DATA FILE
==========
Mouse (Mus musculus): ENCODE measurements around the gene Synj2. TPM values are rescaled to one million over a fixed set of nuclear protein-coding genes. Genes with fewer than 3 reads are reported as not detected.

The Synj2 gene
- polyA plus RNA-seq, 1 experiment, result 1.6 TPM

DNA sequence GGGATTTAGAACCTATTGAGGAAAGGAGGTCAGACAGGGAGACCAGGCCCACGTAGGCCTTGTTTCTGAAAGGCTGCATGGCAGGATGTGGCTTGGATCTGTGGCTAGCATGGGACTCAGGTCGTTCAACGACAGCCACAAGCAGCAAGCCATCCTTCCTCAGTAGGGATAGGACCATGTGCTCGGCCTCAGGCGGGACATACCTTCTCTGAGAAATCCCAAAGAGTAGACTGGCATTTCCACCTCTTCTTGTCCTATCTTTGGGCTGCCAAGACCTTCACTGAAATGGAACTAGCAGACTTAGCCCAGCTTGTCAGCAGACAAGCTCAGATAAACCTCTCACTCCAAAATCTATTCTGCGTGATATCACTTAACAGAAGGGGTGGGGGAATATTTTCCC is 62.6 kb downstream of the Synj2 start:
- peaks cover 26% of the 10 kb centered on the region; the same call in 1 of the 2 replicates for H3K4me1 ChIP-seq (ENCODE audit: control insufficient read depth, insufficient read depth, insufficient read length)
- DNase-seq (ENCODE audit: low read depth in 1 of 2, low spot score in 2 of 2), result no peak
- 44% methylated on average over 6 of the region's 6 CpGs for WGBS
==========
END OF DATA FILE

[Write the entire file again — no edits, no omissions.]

Mouse (Mus musculus): ENCODE measurements around the gene Synj2. TPM values are rescaled to one million over a fixed set of nuclear protein-coding genes. Genes with fewer than 3 reads are reported as not detected.

The Synj2 gene
- polyA plus RNA-seq, 1 experiment, result 1.6 TPM

DNA sequence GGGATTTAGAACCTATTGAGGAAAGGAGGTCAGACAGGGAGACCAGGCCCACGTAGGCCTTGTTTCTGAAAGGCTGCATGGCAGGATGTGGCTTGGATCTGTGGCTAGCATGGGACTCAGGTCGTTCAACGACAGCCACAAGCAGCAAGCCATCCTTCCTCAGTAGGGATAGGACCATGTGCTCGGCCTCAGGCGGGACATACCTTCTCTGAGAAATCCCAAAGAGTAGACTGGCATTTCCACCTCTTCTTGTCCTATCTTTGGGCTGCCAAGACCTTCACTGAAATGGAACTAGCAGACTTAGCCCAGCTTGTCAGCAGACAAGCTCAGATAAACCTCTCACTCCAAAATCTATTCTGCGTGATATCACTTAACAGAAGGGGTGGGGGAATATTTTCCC is 62.6 kb downstream of the Synj2 start:
- peaks cover 26% of the 10 kb centered on the region; the same call in 1 of the 2 replicates for H3K4me1 ChIP-seq (ENCODE audit: control insufficient read depth, insufficient read depth, insufficient read length)
- DNase-seq (ENCODE audit: low read depth in 1 of 2, low spot score in 2 of 2), result no peak
- 44% methylated on average over 6 of the region's 6 CpGs for WGBS